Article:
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  3. This isn't about outreach. CCP and the CSM have declared war on the preferred playstyle of 80% to 90% of EVE subscribers. Even those CSM reps who were heavily supported by highsec players were either steamrolled by or made common cause with Mynnna and the other nullsec CSN members. This is a leading indicator: When an election's outcome is irrelevant, subsequent elections tend not to fare well. If CSM9 continues to support a game rigged to the benefit of a small subset of EVE's players, you'll likely see more of them voting with their feet and wallets next time..

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  4. I skipped this year voting becouse voting system is too complicated, also i like curent state of EVE ad mabe simply trust CCP and their willingness to react to players voice (blogs etc).
    I think CCP is better at this then my governement.....so i really dont need to vote.

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    1. You aren't the only person I've heard this sentiment from either.

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    2. +1 I like eve the way it is too.

      Got my fingers crossed CCP don't do to eve what SOE did to SWG 😉

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    3. This is another aspect that doesn't show anywhere. Many of Eve's players are just happy with the game for what it is and what is has. And only expect that CCP keep the quality and direction of what it has been doing for years.

      I voted! I always do every year, but left for the last minute and only voted this year cause my alliance really requested. Other than that I would not have voted as none of the proposals had an appeal to me.

      I'm an Indy guy (manufacturing big toys) and the changes that are coming, I'm not happy about them but they are needed. I already discussed with my corp m8s that I'll stop manufacturing after Kronos. Why this comment? Because for the overall player like me CSM didn't represent me and my needs. As said befre if I want to have my point of view implemented I should run for it, but then the fun of the game goes away as it becomes "serious" business and that doesn't work for me.

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  5. As a player, I like the idea of the CSM quite a lot. It can be and can do a lot of things. A really well informed focus group. I conduit for player communication. A sounding board for new ideas. But I feel one thing you may have over looked in your post is this : the CSM can only ever be as powerful/useful/influential as CCP will allow it to be. Members are not junior game designers, community managers, programers, or game administrators. The first step, in my opinion, towards a more useful and directly relevant CSM would be to empower it do more. For example, let's say the CSM was given the ability to break NDA and put to public discussion significant changes that might be made to the game if two thirds of the CSM voted in favor of doing so. That's just an idea off the top of my head, but so long as so much of what the CSM actually does remains NDA'd or revealed only months or years after that CSM has retired, it's hard for them to be accountable and hard for us as players to relate.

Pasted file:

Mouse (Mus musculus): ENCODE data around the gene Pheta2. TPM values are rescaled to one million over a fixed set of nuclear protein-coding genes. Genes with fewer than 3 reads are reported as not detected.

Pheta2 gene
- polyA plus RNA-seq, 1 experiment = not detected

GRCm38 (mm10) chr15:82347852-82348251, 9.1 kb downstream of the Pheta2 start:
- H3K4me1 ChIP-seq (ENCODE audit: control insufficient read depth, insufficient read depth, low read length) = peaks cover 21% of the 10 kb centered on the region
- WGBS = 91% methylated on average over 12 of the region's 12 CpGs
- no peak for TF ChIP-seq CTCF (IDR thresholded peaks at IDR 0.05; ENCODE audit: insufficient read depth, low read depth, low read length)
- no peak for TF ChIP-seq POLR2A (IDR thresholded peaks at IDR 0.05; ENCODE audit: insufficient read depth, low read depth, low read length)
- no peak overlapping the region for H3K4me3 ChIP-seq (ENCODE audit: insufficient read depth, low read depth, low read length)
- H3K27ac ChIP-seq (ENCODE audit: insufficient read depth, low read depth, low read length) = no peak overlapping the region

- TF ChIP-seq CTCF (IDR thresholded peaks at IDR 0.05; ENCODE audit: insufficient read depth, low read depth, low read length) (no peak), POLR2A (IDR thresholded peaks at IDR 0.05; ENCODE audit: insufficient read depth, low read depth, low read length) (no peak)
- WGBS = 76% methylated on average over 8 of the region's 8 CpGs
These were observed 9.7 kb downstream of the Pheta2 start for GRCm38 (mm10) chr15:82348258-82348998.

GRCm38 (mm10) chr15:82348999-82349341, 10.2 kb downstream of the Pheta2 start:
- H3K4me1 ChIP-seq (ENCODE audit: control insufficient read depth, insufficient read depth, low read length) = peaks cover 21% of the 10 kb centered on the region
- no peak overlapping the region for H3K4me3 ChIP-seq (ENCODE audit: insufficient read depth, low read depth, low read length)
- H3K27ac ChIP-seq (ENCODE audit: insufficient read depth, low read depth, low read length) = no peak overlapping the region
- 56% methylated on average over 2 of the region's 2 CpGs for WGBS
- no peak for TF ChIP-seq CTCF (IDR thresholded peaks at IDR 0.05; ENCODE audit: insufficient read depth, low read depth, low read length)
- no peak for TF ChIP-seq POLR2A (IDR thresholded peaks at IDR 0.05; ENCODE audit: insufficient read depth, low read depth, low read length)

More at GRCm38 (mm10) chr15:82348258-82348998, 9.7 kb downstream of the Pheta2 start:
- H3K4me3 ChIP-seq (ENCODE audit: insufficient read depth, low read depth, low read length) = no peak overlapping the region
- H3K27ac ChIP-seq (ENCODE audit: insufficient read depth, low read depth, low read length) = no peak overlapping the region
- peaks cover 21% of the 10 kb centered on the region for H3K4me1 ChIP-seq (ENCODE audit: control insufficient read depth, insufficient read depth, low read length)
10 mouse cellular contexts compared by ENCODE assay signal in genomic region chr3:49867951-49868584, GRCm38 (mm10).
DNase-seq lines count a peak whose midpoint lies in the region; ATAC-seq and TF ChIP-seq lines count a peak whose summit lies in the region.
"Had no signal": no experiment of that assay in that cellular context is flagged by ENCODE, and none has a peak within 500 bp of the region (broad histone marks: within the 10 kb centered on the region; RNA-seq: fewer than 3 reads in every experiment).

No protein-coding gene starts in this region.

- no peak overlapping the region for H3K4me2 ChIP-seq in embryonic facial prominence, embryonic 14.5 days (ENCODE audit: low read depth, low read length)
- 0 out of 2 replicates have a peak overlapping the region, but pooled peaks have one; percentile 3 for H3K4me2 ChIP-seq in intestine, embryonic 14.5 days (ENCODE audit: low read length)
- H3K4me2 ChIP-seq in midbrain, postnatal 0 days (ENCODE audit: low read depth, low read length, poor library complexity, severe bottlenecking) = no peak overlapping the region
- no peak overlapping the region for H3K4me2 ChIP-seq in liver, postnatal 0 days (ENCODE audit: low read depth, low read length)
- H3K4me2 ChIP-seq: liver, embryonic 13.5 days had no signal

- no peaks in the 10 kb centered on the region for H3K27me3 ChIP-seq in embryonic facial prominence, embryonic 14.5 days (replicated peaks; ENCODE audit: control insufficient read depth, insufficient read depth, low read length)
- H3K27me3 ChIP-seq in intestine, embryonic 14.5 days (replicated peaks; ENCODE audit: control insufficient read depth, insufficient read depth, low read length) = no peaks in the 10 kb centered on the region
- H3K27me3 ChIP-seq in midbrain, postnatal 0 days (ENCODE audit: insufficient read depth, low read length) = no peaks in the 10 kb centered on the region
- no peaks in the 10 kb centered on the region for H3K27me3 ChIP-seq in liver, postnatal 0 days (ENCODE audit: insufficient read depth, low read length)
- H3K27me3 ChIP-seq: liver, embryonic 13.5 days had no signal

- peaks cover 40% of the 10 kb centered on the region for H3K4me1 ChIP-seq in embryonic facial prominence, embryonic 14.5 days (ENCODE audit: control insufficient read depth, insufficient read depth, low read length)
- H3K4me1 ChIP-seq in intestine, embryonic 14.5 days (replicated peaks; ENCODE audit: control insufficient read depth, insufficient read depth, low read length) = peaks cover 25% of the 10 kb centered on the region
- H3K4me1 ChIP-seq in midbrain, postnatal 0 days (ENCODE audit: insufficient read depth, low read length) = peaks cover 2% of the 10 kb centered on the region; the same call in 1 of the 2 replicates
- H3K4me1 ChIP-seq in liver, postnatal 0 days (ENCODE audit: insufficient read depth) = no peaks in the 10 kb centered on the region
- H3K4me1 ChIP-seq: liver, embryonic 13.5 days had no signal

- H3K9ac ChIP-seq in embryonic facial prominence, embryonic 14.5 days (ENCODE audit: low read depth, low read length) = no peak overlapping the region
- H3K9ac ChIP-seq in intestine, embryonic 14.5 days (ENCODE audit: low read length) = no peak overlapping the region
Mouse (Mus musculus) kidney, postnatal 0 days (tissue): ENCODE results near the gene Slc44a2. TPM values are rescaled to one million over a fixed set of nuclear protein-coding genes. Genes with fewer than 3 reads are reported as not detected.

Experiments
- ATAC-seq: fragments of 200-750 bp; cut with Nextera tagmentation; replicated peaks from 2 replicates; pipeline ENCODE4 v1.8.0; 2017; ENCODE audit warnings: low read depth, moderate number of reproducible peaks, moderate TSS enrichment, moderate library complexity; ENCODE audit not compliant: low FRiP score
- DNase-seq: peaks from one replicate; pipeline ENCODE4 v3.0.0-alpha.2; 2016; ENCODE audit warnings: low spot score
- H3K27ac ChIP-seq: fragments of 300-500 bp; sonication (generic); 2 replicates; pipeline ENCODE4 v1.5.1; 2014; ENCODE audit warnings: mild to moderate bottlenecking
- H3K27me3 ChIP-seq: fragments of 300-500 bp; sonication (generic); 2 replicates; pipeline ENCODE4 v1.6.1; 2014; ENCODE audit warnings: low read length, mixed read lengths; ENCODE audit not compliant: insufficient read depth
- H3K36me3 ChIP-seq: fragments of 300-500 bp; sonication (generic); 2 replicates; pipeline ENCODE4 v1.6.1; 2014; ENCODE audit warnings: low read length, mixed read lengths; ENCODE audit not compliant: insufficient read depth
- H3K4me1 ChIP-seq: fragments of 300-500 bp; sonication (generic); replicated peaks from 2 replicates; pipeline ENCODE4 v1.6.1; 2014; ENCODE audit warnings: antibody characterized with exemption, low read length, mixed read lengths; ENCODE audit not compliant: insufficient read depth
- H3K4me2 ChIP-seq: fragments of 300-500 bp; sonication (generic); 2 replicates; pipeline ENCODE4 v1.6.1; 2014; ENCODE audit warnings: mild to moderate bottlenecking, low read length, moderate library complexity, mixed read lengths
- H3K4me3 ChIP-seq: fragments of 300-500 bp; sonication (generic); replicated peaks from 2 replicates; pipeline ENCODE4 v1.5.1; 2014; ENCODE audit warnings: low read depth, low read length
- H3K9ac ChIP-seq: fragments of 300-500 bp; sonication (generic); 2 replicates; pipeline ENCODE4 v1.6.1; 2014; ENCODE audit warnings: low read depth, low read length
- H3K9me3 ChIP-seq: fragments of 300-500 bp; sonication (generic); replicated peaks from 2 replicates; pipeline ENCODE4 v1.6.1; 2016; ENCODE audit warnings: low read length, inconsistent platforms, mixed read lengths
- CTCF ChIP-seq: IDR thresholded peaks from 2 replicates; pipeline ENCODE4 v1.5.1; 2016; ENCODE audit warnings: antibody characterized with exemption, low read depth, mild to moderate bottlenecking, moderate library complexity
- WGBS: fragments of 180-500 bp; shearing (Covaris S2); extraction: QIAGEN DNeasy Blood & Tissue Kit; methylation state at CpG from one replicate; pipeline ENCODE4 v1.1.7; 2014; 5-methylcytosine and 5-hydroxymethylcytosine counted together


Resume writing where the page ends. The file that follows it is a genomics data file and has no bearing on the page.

The second change I would make would be to alter the nature of voting. I agree with you that a large problem with the CSM is that perhaps only a plurality of players have their play style and interests represented on the council. Let's be charitable and say roughly half the players in Eve live in High Sec. Realistically they have only one seat at the CSM table (Mike A.) and charitably they have two (Steve R.). To a certain extent, that's High Sec's fault. Many didn't vote, and they certainly didn't produce a roster of quality candidates. If I was Mike, I'd be building a high sec coalition for next year and assembling a ballot of nothing but High Sec candidates to give the place some bloc power. But more than that, ditch STV and district out New Eden into its four major regions. Expand the council to sixteen people. High sec gets four, low sec gets four, null gets four, and wormholes get four. Accounts are only eligible to vote for one of the four groups and CCP assigns you your group based on where you spend most of your playtime. Another rough idea off the top of my head that I'm sure the CFC could easily game in its most primitive form (legions of high sec alt accounts, for example) but I feel like they could make it would. It would create much better representation for all play styles. My only concern is that High Sec would be prone to elected low engagement casual players who might flake or drop out. At the same time, that's a voice CCP needs to hear from and they're not hearing it now.